Faced with a huge shortfall of tax revenue because of the pandemic, Telangana government proposes to raise Rs.16,000 crore by selling unused land

Published : March 25, 2021 11:39 IST

T. Harish Rao, Finance Minister, Telangana. Photo: The Hindu Photo Archives

Faced with a huge budgetary outlay thanks primarily to a shortfall in revenue because of the COVID-19 pandemic, the Kalvakuntla Chandrashekhar Rao-led Telangana Rashtra Samithi (TRS) government in Telangana has announced that it was looking to raise Rs.16,000 crore from the sale of land.

Replying to a question raised by Bhatti Vikramarka, leader of the Congress Legislature Party (CLP), during a discussion on the Budget in the State Assembly, Finance minister T. Harish Rao announced that there were several unused parcels of land in the State and these would be hived off. The State government had planned to get additional income from the sale of land last year, but the plan did not materialise because of COVID-19, he said. The government had even created a separate head in the Budget last year to raise funds thorough land sale.

Telangana, according to some estimates, has suffered a revenue loss of Rs.1 lakh crore. Given this precarious financial situation, financial experts said that the State had just two ways of filling its coffers: either sell land, or raise fresh loans. Said Harish Rao: “We have planned and made those Budget provisions. We are aware of capital receipts.” The Minister also disclosed that the State hoped to generate income by announcing a new mining policy and increasing non-tax revenue.

Saying that the debt was within the Gross State Domestic Product (GSDP) and the loan ratio decided by the Government of India and the Reserve Bank of India, Harish Rao dismissed the opposition’s claims that the State government had a huge debt and that the government would be unable to manage it. He said that Telangana was fourth from the bottom in the GSDP-debt burden ratio. He said: “Loans cannot be more than the ratio decided by the Central government, we are well within the limits. Congress-ruled Punjab is in the third position when public debt and GSDP ratio of the State is taken into account; it stands at 31 per cent there.”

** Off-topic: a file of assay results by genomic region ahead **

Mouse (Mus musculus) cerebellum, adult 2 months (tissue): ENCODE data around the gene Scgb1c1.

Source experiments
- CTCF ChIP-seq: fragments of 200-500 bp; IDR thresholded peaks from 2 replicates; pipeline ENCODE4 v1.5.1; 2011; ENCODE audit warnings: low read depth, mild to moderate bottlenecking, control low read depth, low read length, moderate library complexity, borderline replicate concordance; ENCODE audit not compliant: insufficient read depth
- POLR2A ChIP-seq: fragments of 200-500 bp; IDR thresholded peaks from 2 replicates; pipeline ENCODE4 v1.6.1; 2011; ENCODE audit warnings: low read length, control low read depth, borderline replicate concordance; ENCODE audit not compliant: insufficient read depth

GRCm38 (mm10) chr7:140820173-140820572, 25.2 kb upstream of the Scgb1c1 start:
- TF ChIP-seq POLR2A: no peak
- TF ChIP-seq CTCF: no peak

Continuing his submission on the floor of the Assembly, he said: “The debt is about Rs 2.8 lakh crore now. In addition, we give guarantees to corporations, for example, if we give Rs.20,000 crore guarantee to the Civil Supplies Corporation to buy produce, then it will be paid back to that corporation by Food Corporation of India. How can that be called a loan?” The Minister informed the House that in the next financial year, the State government would have to pay around Rs.26,000 crore by way of debt-servicing.

Last year, the State’s proposal to raise Rs.10,000 crore by sale of housing units as part of the Rajiv Swagruha scheme and the sale of other parcels of land did not materialise. In addition to this, non-tax revenue, which was proposed at Rs.30,000 crore, actually netted the State not more than Rs.2,000 crore.

The government does not want to cut back on the allocations for its numerous welfare schemes, so it may be forced to shelve some of its infrastructure dreams.

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